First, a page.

The English Channel 1542-44
This is a chart of the English Channel possibly dating from 1542-4. It shows the south coast of England and the facing French shore, from Calais to Brittany. It is drawn in ink over a pale blue wash and is characterized by delicate renderings of vegetation and wind heads. One of the wind heads differs from the others in that it is a death head, blowing from the south. The presence of the death head on the French side of the channel may be a comment on the negative Anglo-French relationship at this time as hostilities resumed once more in 1542. The cartographer is not confirmed but the hand is French and similar to writing on another map (BL. Royal MS 20.E.IX) which is attributed to Jean Rotz, a Frenchman in the service of Henry VIII, suggesting that this too is his work. The chart is drawn to approximately 1:637500 and a scale bar measuring 16cm representing 25 lienes is included along the right hand margin. It shows the English coast from St Margaret’s to the Scilly Isles, although these have been added later as they are drawn over the top of the blue wash. The detail of the east part of the English coast line is relatively accurate but the west is less so. The French coast is shown from Calais to Ouissant, off Brittany. Special attention is paid to the nature of the coasts as cliffs and sandy beaches are indicated. The interior detail consists of trees and hills which seem to correspond to the real location of rages of hills. Lines have been inserted at Pourboul and Valongnes, close to Bayeux. Adjacent to Valonges an italic hand has inserted view point’.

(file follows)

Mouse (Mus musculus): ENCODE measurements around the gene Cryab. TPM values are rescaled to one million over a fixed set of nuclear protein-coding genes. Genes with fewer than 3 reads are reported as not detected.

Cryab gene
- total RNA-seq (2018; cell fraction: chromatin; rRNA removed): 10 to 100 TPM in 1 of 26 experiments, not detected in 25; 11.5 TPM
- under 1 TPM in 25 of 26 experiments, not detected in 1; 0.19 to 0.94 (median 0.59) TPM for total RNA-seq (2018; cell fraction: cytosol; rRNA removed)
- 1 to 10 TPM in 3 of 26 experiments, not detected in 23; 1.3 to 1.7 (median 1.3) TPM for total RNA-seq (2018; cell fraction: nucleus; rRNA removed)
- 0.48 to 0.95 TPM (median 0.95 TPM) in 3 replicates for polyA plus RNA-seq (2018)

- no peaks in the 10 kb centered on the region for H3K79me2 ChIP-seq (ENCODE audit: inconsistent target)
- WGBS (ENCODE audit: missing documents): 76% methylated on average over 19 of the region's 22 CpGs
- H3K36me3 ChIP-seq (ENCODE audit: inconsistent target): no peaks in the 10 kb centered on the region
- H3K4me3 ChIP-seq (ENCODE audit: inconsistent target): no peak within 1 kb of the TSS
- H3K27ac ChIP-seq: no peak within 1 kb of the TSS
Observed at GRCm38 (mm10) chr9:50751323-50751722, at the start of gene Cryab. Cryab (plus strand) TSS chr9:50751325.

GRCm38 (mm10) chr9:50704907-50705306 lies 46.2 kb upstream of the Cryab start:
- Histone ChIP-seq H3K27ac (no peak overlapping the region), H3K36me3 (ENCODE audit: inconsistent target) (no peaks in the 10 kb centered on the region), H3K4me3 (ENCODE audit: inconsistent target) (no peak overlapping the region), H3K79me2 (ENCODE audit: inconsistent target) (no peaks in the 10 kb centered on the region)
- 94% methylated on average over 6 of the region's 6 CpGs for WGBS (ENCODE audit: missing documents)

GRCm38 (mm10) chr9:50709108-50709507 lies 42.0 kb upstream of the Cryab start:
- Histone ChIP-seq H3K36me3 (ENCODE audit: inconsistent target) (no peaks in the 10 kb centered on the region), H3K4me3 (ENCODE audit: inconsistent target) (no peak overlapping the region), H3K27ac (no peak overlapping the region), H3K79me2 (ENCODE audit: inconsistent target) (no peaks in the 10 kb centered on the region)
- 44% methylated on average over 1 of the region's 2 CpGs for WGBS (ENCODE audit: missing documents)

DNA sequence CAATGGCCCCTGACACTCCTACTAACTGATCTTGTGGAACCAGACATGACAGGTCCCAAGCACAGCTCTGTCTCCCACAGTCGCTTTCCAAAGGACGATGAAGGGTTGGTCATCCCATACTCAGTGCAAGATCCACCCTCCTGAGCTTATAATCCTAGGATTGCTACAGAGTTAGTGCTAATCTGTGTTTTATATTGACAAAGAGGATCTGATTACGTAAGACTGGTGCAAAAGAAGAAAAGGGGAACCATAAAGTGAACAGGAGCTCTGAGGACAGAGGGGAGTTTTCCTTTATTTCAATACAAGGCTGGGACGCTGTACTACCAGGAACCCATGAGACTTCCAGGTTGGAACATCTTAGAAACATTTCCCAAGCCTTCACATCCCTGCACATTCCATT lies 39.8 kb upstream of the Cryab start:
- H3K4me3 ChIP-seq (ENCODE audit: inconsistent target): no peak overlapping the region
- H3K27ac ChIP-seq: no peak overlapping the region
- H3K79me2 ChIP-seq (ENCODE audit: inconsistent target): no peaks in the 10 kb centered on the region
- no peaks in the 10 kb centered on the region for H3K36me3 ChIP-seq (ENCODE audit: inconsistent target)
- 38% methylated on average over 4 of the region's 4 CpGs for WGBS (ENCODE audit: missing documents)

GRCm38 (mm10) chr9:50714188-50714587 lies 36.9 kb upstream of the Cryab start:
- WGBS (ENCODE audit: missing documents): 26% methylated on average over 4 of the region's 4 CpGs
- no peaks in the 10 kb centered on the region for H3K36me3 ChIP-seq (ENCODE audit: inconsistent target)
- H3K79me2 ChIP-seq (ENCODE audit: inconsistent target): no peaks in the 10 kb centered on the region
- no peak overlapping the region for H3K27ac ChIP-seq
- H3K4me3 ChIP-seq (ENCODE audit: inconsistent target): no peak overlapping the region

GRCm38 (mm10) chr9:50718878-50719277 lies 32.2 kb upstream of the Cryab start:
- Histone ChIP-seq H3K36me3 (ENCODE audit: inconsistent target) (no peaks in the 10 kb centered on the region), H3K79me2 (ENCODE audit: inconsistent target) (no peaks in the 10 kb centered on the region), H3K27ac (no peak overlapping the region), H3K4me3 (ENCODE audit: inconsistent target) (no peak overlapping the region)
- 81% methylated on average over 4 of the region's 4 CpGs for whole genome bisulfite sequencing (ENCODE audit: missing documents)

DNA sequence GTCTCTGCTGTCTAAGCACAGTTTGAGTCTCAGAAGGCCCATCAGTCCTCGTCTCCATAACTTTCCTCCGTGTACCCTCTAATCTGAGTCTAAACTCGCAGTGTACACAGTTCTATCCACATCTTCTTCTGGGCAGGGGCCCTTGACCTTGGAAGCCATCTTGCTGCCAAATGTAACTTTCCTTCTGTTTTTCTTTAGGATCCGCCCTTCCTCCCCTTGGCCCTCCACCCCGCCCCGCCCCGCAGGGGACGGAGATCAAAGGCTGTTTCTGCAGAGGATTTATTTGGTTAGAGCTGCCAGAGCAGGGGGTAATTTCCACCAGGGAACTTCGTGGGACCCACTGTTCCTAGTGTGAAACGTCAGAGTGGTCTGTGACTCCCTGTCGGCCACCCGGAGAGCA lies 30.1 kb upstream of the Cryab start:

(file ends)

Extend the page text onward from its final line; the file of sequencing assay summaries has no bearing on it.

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This drawing covers part of Nottinghamshire, with the city of Newark-on-Trent, at top right, in the flat and fertile lowland of the Trent Valley. A canal connects the city to the Trent Navigation. The Fosse Way runs from bottom left to top right. This Roman road stretched from Exeter to Lincoln, via Bath, Cirencester, and Leicester. The pencil lines used to plot the survey are clearly visible on the map.
Part of Nottinghamshire H. Stevens. 1820.''(002OSD000000004U00251000)
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.This drawing covers part of Nottinghamshire, with the River Trent depicted down the right of the sheet. Land use is indicated by colours instead of the conventional symbols: dark green for woodland, lighter green for meadows and light brown for arable land. The date, given as 1820,in the title, refers to the,year of the survey, not the drawing.
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This drawing covers,the border territory,of Nottinghamshire and Leicestershire, the county boundary being indicated by a red dotted line at lower right. The city of Nottingham and the broad floodplain,that characterises this part of the Trent Valley,are depicted at the top of the sheet., The undulating countryside of the Nottinghamshire Wolds is represented by soft brushwork interlining ('hachuring') in the lower part of the sheet.
Melton Mowbray, Leicestershire
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This plan covers parts of Nottinghamshire, Leicestershire and Rutland, with the county borders indicated by a red dotted line. Down the left of the sheet is depicted the Fosse Way, the Roman road running from Exeter to Lincoln, via Bath, Cirencester, and Leicester. The Oakham Canal is shown following the course of the River Eye at middle right. Surveyed by Benjamin Bevan and opened in 1803, this entirely man-made waterway passed many Rutland villages on its circuitous route from Melton Mowbray to Oakham.